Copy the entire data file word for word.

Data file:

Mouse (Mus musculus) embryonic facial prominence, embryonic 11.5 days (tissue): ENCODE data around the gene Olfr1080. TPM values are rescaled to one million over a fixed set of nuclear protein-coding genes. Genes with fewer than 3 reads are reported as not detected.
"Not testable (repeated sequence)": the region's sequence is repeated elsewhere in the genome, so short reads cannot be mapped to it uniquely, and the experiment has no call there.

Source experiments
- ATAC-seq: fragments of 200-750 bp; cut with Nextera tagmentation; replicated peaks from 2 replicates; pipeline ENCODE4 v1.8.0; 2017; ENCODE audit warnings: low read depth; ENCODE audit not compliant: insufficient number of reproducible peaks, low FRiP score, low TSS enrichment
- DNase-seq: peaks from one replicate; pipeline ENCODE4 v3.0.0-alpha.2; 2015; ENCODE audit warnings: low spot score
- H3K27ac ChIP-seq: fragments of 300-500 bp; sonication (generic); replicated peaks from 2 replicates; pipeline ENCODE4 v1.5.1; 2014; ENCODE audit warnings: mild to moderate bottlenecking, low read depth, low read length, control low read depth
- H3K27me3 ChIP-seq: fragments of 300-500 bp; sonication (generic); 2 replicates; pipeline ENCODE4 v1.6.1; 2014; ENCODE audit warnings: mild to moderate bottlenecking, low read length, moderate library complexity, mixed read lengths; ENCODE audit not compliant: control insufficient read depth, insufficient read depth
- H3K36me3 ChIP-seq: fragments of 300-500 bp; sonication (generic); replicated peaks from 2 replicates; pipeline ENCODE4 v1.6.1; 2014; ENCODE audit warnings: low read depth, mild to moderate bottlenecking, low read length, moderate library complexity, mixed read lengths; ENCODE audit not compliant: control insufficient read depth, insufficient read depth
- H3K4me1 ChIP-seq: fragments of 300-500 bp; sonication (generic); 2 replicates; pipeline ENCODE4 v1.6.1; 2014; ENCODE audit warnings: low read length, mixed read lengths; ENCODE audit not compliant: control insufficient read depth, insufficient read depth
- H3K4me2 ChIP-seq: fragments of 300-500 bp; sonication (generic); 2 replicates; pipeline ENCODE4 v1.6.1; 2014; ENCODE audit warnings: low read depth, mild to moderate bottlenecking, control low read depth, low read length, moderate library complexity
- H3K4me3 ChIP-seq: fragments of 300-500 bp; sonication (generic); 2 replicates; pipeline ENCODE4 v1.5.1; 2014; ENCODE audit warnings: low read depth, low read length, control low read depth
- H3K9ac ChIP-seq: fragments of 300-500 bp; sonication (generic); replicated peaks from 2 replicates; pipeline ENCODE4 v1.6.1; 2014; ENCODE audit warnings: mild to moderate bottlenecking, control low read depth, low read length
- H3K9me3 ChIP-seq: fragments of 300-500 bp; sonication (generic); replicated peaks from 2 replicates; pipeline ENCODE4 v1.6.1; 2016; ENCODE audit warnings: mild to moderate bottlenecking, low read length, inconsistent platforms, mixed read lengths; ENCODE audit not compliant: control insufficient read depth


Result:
Mouse (Mus musculus) embryonic facial prominence, embryonic 11.5 days (tissue): ENCODE data around the gene Olfr1080. TPM values are rescaled to one million over a fixed set of nuclear protein-coding genes. Genes with fewer than 3 reads are reported as not detected.
"Not testable (repeated sequence)": the region's sequence is repeated elsewhere in the genome, so short reads cannot be mapped to it uniquely, and the experiment has no call there.

Source experiments
- ATAC-seq: fragments of 200-750 bp; cut with Nextera tagmentation; replicated peaks from 2 replicates; pipeline ENCODE4 v1.8.0; 2017; ENCODE audit warnings: low read depth; ENCODE audit not compliant: insufficient number of reproducible peaks, low FRiP score, low TSS enrichment
- DNase-seq: peaks from one replicate; pipeline ENCODE4 v3.0.0-alpha.2; 2015; ENCODE audit warnings: low spot score
- H3K27ac ChIP-seq: fragments of 300-500 bp; sonication (generic); replicated peaks from 2 replicates; pipeline ENCODE4 v1.5.1; 2014; ENCODE audit warnings: mild to moderate bottlenecking, low read depth, low read length, control low read depth
- H3K27me3 ChIP-seq: fragments of 300-500 bp; sonication (generic); 2 replicates; pipeline ENCODE4 v1.6.1; 2014; ENCODE audit warnings: mild to moderate bottlenecking, low read length, moderate library complexity, mixed read lengths; ENCODE audit not compliant: control insufficient read depth, insufficient read depth
- H3K36me3 ChIP-seq: fragments of 300-500 bp; sonication (generic); replicated peaks from 2 replicates; pipeline ENCODE4 v1.6.1; 2014; ENCODE audit warnings: low read depth, mild to moderate bottlenecking, low read length, moderate library complexity, mixed read lengths; ENCODE audit not compliant: control insufficient read depth, insufficient read depth
- H3K4me1 ChIP-seq: fragments of 300-500 bp; sonication (generic); 2 replicates; pipeline ENCODE4 v1.6.1; 2014; ENCODE audit warnings: low read length, mixed read lengths; ENCODE audit not compliant: control insufficient read depth, insufficient read depth
- H3K4me2 ChIP-seq: fragments of 300-500 bp; sonication (generic); 2 replicates; pipeline ENCODE4 v1.6.1; 2014; ENCODE audit warnings: low read depth, mild to moderate bottlenecking, control low read depth, low read length, moderate library complexity
- H3K4me3 ChIP-seq: fragments of 300-500 bp; sonication (generic); 2 replicates; pipeline ENCODE4 v1.5.1; 2014; ENCODE audit warnings: low read depth, low read length, control low read depth
- H3K9ac ChIP-seq: fragments of 300-500 bp; sonication (generic); replicated peaks from 2 replicates; pipeline ENCODE4 v1.6.1; 2014; ENCODE audit warnings: mild to moderate bottlenecking, control low read depth, low read length
- H3K9me3 ChIP-seq: fragments of 300-500 bp; sonication (generic); replicated peaks from 2 replicates; pipeline ENCODE4 v1.6.1; 2016; ENCODE audit warnings: mild to moderate bottlenecking, low read length, inconsistent platforms, mixed read lengths; ENCODE audit not compliant: control insufficient read depth